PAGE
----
We should not be surprised by this after more than forty years of fiddling with the history syllabus (the Second Empire only really came back into the French national syllabus five years ago) and a constant media focus on the Second Emperor.
Napoleon III has certainly been a victim of the circumstances of his accession in 1851 (the coup d’état which caused more than a thousand deaths) and of his fall in 1870 (an unprecedented military disaster), two events that obviously cannot be overlooked. But he still suffers from the ostracism of another era, inherited from the vengeful writings of Victor Hugo and the accusations of the founders of the Third French Republic. However, for some time now, historians have shown the exaggeration of some of these accusations, which were based on the leader’s reputation for having spent rather too much time enjoying himself. They have vindicated the criticisms of his economic and social policy, better assessed his foreign policy, and noted the immense successes of the imperial regime, etc.
This slowness to recover Napoleon III’s reputation shows that in history, too, it is necessary to be persistent, to insist again and again, to organise and participate in debates, to be pedagogical and open-minded. Endlessly. This is what we do here at the Fondation, whether for the First or the Second Empire, both of which are essential to be able to understand France today.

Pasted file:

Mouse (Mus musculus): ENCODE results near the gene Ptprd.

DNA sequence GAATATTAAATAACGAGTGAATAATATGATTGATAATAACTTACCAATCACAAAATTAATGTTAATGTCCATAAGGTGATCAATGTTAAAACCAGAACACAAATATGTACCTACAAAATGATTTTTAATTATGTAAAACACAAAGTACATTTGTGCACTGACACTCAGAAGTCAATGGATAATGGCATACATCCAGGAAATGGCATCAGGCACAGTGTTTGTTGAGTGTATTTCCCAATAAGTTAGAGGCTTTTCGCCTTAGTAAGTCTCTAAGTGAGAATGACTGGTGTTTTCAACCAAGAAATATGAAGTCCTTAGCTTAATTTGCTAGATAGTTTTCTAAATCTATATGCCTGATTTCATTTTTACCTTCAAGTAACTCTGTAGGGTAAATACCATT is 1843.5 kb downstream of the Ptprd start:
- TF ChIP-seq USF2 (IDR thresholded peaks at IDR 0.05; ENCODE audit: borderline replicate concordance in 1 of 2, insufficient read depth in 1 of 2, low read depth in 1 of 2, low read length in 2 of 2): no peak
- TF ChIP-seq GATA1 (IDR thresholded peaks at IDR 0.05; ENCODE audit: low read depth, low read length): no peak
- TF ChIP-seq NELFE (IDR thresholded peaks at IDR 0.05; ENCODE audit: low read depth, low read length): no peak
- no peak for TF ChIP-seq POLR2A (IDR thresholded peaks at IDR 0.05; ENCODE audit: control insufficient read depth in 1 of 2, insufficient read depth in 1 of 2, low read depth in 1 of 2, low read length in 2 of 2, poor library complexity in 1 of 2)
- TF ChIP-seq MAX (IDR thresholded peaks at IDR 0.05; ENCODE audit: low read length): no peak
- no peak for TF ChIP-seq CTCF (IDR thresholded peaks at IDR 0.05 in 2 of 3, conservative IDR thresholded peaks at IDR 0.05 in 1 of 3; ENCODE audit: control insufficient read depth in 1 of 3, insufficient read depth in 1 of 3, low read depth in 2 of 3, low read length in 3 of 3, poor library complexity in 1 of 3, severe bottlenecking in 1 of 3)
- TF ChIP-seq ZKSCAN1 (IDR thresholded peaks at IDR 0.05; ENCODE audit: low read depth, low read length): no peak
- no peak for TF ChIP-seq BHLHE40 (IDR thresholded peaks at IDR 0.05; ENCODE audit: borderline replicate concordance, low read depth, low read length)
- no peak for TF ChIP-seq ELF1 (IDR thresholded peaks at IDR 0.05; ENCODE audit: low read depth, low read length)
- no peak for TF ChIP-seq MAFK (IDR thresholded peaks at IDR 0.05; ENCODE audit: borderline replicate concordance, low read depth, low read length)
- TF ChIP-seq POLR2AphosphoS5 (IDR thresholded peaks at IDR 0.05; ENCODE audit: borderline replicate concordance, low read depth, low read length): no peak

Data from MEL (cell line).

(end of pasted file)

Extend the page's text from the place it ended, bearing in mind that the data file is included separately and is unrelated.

If we look at things in perspective, calmly, we could say that between the period of the Enlightenment and 1789, embodied by Napoleon I, and that of “contemporary” France, founded after the Liberation of France under the impetus of another great man, Charles de Gaulle, the reign of Napoleon III can be seen as a bridge to modernity, with the added bonus of the positive attitude to a phenomenon of globalisation that France actually led, rather than being subjected to it. It was certainly another era, no one can deny that, but it is one more link in the chain of events connecting all the parts of the history of the French nation.
This anniversary is also an opportunity to remember and highlight this.
Thierry Lentz is Director General of the Fondation Napoléon and an associate professor at the ICES-La Roche sur Yon. In 2022, he published Napoleon III. La modernité inachevée, co-edited by Perrin and the Bibliothèque Nationale de France.